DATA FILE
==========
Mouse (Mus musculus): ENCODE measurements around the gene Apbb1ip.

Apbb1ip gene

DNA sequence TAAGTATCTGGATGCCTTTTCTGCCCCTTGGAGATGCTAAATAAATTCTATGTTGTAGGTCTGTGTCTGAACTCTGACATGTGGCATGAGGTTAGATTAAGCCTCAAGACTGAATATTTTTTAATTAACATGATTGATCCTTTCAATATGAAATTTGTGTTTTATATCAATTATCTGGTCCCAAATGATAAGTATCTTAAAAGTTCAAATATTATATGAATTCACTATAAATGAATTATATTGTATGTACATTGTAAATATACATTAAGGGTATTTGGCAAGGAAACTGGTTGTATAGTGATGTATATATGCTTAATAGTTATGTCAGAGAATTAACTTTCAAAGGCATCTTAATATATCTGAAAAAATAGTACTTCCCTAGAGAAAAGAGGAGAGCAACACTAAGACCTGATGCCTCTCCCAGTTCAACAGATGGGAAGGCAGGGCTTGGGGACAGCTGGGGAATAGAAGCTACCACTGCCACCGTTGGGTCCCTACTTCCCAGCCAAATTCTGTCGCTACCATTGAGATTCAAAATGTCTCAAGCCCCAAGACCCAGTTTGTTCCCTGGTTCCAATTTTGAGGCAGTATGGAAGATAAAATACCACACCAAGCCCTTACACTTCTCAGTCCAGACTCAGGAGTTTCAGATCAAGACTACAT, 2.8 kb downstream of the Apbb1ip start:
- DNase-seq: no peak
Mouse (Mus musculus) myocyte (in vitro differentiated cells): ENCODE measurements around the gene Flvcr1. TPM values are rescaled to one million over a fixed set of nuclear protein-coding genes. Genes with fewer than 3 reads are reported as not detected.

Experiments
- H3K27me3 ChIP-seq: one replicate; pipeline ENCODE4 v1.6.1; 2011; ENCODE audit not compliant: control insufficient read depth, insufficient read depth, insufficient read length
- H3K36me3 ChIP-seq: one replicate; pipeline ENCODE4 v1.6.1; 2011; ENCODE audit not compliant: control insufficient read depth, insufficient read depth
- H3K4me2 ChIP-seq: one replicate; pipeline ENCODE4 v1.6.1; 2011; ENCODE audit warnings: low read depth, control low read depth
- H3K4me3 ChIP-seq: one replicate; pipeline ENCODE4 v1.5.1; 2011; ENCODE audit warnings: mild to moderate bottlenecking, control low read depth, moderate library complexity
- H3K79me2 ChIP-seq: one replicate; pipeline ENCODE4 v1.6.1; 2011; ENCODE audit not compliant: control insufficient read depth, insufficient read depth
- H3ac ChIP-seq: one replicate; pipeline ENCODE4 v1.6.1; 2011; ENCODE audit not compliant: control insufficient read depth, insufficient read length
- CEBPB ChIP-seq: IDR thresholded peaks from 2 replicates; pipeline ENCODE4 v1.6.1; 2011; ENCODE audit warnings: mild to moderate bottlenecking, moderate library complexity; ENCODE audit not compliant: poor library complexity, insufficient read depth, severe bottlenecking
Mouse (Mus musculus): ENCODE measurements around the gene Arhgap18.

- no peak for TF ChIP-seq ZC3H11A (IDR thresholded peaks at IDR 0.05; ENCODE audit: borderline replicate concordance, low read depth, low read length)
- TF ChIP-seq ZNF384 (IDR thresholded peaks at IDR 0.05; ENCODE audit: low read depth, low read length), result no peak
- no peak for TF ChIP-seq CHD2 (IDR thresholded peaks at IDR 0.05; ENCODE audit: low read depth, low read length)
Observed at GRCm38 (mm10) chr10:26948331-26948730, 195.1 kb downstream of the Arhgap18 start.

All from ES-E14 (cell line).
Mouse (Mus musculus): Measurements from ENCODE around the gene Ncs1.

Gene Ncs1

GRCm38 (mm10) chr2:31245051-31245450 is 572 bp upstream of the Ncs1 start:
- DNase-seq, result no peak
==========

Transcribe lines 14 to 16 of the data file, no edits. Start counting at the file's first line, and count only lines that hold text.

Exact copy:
Mouse (Mus musculus): ENCODE measurements around the gene Arhgap18.

- no peak for TF ChIP-seq ZC3H11A (IDR thresholded peaks at IDR 0.05; ENCODE audit: borderline replicate concordance, low read depth, low read length)
- TF ChIP-seq ZNF384 (IDR thresholded peaks at IDR 0.05; ENCODE audit: low read depth, low read length), result no peak